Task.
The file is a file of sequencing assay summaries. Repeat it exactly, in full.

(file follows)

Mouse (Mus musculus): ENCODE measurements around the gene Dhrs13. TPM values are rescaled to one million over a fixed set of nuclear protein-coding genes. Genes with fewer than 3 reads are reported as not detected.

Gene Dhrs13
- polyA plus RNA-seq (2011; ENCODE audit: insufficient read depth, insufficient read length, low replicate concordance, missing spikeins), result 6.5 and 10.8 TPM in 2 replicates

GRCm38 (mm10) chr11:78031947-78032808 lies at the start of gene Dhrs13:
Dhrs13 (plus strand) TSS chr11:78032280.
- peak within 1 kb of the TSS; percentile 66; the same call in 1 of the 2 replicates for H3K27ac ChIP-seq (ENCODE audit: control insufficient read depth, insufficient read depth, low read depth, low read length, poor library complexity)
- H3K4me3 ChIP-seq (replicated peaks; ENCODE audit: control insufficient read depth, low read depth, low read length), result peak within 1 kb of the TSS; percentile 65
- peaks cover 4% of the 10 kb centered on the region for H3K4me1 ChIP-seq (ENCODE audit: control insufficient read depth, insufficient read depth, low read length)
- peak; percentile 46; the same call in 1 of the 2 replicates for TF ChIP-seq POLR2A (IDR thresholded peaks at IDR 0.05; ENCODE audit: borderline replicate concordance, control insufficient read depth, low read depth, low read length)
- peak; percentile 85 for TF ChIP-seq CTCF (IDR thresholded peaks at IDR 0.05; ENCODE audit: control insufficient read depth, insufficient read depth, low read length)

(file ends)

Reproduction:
Mouse (Mus musculus): ENCODE measurements around the gene Dhrs13. TPM values are rescaled to one million over a fixed set of nuclear protein-coding genes. Genes with fewer than 3 reads are reported as not detected.

Gene Dhrs13
- polyA plus RNA-seq (2011; ENCODE audit: insufficient read depth, insufficient read length, low replicate concordance, missing spikeins), result 6.5 and 10.8 TPM in 2 replicates

GRCm38 (mm10) chr11:78031947-78032808 lies at the start of gene Dhrs13:
Dhrs13 (plus strand) TSS chr11:78032280.
- peak within 1 kb of the TSS; percentile 66; the same call in 1 of the 2 replicates for H3K27ac ChIP-seq (ENCODE audit: control insufficient read depth, insufficient read depth, low read depth, low read length, poor library complexity)
- H3K4me3 ChIP-seq (replicated peaks; ENCODE audit: control insufficient read depth, low read depth, low read length), result peak within 1 kb of the TSS; percentile 65
- peaks cover 4% of the 10 kb centered on the region for H3K4me1 ChIP-seq (ENCODE audit: control insufficient read depth, insufficient read depth, low read length)
- peak; percentile 46; the same call in 1 of the 2 replicates for TF ChIP-seq POLR2A (IDR thresholded peaks at IDR 0.05; ENCODE audit: borderline replicate concordance, control insufficient read depth, low read depth, low read length)
- peak; percentile 85 for TF ChIP-seq CTCF (IDR thresholded peaks at IDR 0.05; ENCODE audit: control insufficient read depth, insufficient read depth, low read length)